"It seems to me your Guardian Angel was watching out for both of us."

That strange incident took place back in the days when my father and I had been close.  I think Dad liked me a lot, or at least he did in the beginning. 

As for me, when I was a little boy, I worshipped the guy.  I remember watching in awe as he built his incredible train network.  Up in the attic, Dad had covered a giant table with interlocking train tracks.  He added mountains, tunnels, bridges and split levels where one train would pass over the other.  This amazing complex took up nearly one third of the attic. 

I was absolutely mesmerized as two different trains crisscrossed the complicated tableau without ever crashing into each other.  I beamed.  I had the smartest father in the world!


One time when I was 8, Dad showed his love for me in a curious way.  We had just moved to Sharpstown, a brand new development at the far western edge of Houston.  We lived one house in from the corner.  Our next door neighbor was a grouchy old guy who lived and died for his beautiful St. Augustine grass.  Every time I walked past his house, he was working on his lawn.

I had just gotten my new puppy Terry.  One day as Terry and I came home from a nearby field, this old man screamed at me for walking across his lawn.  My mistake was using a dirt path that cut diagonally across his lawn instead of the corner sidewalk.  As I cringed in fear, the man pointed to the barren path where his precious lawn had been damaged by neighborhood boys doing the same thing I did.

"From now on, kid, use the sidewalk!  And while you're at it, I want you to keep your damn dog from doing his business on my lawn!"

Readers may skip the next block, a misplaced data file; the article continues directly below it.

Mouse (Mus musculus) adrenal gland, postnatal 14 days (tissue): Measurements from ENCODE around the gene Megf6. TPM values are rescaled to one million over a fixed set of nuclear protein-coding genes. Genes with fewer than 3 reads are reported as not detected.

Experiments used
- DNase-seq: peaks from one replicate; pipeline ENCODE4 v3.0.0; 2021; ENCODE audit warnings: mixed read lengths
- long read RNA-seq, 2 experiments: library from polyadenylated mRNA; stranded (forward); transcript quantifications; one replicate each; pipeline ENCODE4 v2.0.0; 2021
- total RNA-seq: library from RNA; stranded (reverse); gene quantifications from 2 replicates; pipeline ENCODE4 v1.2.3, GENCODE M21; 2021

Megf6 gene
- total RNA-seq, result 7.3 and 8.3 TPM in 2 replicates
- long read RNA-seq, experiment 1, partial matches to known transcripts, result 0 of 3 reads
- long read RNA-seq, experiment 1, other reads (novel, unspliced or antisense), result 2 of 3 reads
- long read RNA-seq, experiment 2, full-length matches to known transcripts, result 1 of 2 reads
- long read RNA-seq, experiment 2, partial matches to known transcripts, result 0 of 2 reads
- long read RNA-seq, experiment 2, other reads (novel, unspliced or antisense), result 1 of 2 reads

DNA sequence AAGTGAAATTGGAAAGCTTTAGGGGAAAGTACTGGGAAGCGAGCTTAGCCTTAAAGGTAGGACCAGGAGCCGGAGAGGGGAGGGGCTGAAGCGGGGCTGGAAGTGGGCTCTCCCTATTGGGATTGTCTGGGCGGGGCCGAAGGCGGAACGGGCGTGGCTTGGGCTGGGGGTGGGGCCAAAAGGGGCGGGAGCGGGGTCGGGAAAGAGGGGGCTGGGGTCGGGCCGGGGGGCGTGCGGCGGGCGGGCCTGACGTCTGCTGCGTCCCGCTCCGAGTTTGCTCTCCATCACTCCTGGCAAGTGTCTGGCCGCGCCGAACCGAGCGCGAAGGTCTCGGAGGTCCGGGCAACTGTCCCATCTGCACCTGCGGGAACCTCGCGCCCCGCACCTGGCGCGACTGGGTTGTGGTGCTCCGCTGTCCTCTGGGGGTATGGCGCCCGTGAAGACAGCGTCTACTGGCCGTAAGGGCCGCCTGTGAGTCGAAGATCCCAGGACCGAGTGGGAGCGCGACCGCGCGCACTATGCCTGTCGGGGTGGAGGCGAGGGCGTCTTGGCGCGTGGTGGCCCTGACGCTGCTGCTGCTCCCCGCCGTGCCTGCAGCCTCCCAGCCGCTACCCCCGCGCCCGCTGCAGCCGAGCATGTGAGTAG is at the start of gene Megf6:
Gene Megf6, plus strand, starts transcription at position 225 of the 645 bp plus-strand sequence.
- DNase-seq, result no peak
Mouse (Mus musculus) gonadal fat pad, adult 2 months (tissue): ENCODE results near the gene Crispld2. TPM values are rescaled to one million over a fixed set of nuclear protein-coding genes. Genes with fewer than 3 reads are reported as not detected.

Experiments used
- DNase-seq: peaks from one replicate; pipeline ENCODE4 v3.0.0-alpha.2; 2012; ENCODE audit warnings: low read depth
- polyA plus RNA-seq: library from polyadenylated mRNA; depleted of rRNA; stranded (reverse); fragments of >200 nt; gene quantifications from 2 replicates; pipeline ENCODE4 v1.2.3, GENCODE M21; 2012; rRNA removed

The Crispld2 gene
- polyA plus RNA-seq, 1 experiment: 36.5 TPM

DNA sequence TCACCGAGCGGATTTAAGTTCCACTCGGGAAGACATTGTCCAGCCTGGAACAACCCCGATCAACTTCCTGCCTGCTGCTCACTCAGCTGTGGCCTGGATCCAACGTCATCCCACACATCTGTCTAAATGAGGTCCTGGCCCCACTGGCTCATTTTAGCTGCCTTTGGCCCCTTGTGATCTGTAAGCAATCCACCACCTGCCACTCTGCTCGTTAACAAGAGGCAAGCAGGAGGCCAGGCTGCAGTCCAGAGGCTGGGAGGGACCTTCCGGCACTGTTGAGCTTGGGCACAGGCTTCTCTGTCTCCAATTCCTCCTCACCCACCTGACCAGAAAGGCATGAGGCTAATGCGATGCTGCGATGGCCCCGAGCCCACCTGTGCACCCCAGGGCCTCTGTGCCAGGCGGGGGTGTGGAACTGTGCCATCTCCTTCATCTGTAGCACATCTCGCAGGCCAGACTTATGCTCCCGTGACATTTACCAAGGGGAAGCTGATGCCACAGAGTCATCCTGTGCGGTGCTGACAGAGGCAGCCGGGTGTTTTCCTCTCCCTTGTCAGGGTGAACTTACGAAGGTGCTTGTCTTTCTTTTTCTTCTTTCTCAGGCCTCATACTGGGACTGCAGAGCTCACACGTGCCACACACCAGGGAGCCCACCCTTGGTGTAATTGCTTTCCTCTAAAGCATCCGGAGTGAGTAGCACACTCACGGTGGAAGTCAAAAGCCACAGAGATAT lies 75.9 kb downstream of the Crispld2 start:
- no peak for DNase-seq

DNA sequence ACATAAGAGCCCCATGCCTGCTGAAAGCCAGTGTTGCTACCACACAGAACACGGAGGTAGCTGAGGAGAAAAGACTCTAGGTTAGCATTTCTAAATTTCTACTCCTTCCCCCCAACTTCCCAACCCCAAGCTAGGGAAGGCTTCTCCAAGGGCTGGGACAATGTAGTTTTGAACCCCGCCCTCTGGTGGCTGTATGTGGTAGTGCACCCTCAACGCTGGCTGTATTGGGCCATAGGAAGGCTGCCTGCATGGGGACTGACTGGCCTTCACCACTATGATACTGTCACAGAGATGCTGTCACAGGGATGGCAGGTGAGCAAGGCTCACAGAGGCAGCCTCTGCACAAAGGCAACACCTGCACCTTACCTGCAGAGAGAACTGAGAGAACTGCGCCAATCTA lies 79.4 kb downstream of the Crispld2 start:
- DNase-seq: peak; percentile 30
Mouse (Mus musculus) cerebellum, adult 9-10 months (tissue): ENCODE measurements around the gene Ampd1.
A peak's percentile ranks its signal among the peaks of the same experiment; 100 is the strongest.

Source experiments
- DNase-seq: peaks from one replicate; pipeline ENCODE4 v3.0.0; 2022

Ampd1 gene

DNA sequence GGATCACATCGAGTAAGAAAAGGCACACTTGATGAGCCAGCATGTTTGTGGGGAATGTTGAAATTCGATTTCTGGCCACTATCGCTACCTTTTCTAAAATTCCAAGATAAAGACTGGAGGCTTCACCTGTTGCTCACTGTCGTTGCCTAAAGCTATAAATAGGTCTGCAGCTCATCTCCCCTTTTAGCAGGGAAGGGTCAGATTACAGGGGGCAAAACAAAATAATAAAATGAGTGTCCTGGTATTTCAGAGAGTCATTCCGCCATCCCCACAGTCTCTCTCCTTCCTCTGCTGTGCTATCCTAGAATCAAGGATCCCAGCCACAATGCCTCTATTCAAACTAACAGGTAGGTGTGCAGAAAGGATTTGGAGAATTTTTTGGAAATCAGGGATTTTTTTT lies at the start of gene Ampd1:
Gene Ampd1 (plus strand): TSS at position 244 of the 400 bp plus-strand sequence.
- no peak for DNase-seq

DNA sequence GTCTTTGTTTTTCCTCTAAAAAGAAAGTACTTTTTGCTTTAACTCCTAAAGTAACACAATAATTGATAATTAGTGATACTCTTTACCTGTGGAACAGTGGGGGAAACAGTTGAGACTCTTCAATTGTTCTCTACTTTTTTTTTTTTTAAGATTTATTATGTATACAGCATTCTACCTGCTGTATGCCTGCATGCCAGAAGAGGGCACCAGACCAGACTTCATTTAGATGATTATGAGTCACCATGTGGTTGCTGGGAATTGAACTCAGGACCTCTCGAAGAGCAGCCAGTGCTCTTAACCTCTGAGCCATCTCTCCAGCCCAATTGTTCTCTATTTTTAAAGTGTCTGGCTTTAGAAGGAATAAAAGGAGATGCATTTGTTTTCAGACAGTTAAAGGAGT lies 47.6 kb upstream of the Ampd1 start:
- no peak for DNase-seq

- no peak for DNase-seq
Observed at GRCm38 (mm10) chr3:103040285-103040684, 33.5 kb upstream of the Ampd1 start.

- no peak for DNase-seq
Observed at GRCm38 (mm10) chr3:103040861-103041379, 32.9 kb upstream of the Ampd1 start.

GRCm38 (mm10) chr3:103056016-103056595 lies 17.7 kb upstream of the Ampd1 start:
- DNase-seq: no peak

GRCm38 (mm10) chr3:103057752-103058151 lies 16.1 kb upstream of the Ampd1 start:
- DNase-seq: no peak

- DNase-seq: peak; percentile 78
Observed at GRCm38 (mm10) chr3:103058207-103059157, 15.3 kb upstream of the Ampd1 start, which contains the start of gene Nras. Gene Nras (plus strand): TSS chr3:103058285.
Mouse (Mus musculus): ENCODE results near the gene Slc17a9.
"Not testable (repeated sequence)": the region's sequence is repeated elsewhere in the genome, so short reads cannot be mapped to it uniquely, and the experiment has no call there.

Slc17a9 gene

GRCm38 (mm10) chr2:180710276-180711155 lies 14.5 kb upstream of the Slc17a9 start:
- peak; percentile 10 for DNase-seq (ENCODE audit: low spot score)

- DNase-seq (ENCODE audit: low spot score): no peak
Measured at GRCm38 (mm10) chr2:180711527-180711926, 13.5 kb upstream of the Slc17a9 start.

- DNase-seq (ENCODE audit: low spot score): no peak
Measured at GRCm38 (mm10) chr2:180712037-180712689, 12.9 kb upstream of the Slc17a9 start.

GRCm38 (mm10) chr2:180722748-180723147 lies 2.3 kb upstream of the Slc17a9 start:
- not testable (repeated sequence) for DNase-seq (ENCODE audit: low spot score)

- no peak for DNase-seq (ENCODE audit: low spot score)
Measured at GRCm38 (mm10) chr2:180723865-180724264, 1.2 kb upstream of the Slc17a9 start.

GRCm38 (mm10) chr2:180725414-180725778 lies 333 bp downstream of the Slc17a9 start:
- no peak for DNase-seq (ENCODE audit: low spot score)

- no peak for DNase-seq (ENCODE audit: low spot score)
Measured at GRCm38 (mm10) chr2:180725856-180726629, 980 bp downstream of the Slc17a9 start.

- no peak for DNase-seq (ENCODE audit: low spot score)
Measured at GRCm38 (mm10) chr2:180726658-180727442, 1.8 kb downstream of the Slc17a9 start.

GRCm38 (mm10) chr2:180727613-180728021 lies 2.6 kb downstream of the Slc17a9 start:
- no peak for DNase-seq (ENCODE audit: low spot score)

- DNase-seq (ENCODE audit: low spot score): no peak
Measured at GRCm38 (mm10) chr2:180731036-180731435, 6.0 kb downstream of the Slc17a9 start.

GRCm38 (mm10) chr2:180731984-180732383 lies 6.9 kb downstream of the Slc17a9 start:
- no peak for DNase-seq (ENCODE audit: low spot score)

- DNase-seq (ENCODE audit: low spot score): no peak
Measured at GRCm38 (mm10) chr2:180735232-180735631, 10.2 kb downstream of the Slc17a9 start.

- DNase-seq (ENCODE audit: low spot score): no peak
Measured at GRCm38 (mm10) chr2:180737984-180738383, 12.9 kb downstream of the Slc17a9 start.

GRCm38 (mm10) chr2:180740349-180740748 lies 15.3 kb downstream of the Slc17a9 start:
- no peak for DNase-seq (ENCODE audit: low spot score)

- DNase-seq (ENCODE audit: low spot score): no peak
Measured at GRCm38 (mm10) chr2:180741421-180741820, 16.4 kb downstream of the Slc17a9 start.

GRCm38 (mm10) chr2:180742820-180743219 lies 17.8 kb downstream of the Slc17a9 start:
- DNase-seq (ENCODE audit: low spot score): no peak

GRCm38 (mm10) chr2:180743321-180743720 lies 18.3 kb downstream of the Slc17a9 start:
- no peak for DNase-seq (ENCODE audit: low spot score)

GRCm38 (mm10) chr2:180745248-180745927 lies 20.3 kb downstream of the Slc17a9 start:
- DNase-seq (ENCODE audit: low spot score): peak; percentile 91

That night when I told my father what had happened, he was furious. Dad had a very unusual way of getting even.  He immediately drove to the hardware store and brought back three sacks of fertilizer.  That night after I went to bed, I heard Dad  doing something in the garage.  So I went and peeked through the door.  Dad got out that fertilizer and sprinkled some of it on the man's yard.  Dad did this every night for two weeks.  Sure enough, that man's grass began to grow like crazy.  For the next four months, that poor man was forced to mow his lawn practically every day in the hot sun.  Dad thought it was the funniest thing he had ever done.


My first eight years were idyllic because I had the best father in the world.  Not only did I love him with all my heart, Dad was very fond of me.  Aunt Lynn once told me that back when I was a little boy, my father used to watch me with a look of pride that touched her deeply.  Lynn said, "Your father absolutely adored you."  I completely agreed with Aunt Lynn.  That was my memory too.  When I was young, things were very special between my father and I. 

Dad and I had a grand adventure when I was eight.  We embarked on a cross-country summer camping trip that took us all the way to the Grand Canyon.  One night in some obscure, completely deserted park in Arizona, we were awakened by two bears who got into our trash outside the tent.  Uh oh.  Dad had left some food out.  Unfortunately, we were the only ones at the campground.  There was no one around to save us if the bears came after us. 

Boy, was I scared, especially when the bears growled!  As we cowered in our tent, I can still remember Dad pulling out his prized Bowie knife.  Dad told me not to worry; he was ready to defend me.  I wasn't so sure that knife was going to be enough, but fortunately the bears never bothered us as we remained huddled and quivering in our tent.  We eventually made a run for our car and drove to a motel.   When we returned the next morning to pick up our gear, there were bear tracks all around our tent.  We were both pretty shaken by he ordeal.

Not surprisingly, Dad was done with camping. We stayed in motels for the rest of the trip. Oh, so what?  Bears or no bears, that was a great trip!  Dad and I had a wonderful time together.

Sad to say, that 1958 trip was our last real moment of happiness together.  We were so tight that his later abandonment made it that much harder to understand.  How does a father go from idolizing his son to forgetting his son?   Why would a man go from caring to not caring?




Not long after we returned home from Arizona, serious marital problems developed.  My parents began arguing every single night of the week.